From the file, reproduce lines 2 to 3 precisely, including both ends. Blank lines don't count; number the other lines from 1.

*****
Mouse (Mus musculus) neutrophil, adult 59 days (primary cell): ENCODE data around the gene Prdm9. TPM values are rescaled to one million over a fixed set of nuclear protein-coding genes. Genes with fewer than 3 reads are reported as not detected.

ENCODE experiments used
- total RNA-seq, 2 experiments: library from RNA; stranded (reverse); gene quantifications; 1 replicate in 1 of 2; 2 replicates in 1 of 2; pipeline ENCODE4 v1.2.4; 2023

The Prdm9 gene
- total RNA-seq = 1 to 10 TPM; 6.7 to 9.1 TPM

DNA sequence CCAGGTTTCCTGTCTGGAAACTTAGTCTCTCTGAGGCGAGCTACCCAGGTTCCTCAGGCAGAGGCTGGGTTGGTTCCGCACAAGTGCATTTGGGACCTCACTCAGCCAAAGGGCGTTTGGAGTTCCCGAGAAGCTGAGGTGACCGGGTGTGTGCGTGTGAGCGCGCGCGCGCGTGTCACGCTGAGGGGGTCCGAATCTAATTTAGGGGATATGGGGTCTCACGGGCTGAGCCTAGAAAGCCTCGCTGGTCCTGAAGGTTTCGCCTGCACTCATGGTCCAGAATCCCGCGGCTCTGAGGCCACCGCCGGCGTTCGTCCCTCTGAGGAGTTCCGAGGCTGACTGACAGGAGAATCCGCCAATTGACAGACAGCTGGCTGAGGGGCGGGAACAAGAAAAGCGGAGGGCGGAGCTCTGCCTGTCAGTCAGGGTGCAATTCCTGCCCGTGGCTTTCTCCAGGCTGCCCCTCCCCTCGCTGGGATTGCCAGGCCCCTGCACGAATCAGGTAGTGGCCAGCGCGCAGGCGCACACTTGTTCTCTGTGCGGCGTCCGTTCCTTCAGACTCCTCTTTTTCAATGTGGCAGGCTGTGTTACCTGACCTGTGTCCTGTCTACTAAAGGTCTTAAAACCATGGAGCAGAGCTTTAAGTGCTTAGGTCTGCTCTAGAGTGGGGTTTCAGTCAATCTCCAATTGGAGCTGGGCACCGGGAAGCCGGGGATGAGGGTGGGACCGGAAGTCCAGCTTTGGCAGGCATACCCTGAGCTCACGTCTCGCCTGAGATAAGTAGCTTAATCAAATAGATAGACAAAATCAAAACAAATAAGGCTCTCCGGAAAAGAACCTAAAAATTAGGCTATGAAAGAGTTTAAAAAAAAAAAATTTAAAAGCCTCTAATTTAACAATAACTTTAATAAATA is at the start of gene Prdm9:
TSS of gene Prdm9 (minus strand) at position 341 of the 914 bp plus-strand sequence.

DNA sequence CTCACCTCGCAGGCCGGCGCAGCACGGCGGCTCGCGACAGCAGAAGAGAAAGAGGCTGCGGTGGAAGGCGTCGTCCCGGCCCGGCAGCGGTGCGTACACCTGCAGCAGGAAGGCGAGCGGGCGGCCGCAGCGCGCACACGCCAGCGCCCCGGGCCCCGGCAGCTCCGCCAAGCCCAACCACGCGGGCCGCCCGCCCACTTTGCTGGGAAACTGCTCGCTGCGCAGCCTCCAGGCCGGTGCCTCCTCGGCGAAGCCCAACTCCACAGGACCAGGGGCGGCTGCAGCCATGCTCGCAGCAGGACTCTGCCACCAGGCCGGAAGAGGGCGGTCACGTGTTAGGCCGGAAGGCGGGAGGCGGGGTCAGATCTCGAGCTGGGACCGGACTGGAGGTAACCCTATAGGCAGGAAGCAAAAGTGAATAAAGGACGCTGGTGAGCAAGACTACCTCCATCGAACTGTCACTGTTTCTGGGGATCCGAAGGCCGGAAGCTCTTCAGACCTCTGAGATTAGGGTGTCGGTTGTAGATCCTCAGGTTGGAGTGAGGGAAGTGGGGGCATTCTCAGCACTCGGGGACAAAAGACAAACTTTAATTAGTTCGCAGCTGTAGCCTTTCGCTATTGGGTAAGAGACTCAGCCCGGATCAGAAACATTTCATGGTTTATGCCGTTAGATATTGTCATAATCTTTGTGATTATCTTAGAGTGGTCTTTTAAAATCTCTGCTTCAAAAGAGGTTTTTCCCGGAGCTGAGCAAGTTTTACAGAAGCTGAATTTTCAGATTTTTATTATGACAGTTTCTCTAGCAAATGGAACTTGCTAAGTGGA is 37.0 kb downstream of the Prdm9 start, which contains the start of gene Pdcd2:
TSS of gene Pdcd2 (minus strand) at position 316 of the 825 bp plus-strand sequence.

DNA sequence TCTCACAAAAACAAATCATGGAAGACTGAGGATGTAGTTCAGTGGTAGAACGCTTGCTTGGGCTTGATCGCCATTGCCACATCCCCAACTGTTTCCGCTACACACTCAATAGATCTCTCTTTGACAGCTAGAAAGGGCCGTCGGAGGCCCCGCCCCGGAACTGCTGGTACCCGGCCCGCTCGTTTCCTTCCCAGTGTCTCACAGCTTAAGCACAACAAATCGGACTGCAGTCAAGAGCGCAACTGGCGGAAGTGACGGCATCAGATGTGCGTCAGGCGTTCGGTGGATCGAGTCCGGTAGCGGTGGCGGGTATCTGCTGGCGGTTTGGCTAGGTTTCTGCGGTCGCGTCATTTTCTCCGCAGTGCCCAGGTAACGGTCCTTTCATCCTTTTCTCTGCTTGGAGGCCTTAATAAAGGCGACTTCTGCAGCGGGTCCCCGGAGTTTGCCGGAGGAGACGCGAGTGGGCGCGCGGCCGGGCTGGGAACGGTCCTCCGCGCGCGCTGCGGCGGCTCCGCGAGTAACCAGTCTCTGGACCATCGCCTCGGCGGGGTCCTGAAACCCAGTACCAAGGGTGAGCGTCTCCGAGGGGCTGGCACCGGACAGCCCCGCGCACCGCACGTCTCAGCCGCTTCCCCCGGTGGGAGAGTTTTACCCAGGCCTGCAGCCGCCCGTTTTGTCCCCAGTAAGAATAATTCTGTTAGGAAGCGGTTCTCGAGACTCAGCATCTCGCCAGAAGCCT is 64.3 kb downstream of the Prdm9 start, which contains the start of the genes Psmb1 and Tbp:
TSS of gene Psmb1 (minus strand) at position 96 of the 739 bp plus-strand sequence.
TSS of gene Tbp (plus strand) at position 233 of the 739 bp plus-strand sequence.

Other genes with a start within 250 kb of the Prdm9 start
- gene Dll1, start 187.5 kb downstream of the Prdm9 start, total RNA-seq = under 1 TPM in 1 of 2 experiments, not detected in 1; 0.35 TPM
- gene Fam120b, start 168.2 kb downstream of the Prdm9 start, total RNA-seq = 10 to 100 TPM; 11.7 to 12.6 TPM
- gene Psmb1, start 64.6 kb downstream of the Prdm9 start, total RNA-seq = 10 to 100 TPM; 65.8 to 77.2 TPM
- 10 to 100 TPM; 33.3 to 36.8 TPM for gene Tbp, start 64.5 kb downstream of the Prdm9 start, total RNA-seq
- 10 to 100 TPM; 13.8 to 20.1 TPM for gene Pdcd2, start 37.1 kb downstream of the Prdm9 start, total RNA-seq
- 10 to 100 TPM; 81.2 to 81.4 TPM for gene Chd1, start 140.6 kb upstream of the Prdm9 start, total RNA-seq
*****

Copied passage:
ENCODE experiments used
- total RNA-seq, 2 experiments: library from RNA; stranded (reverse); gene quantifications; 1 replicate in 1 of 2; 2 replicates in 1 of 2; pipeline ENCODE4 v1.2.4; 2023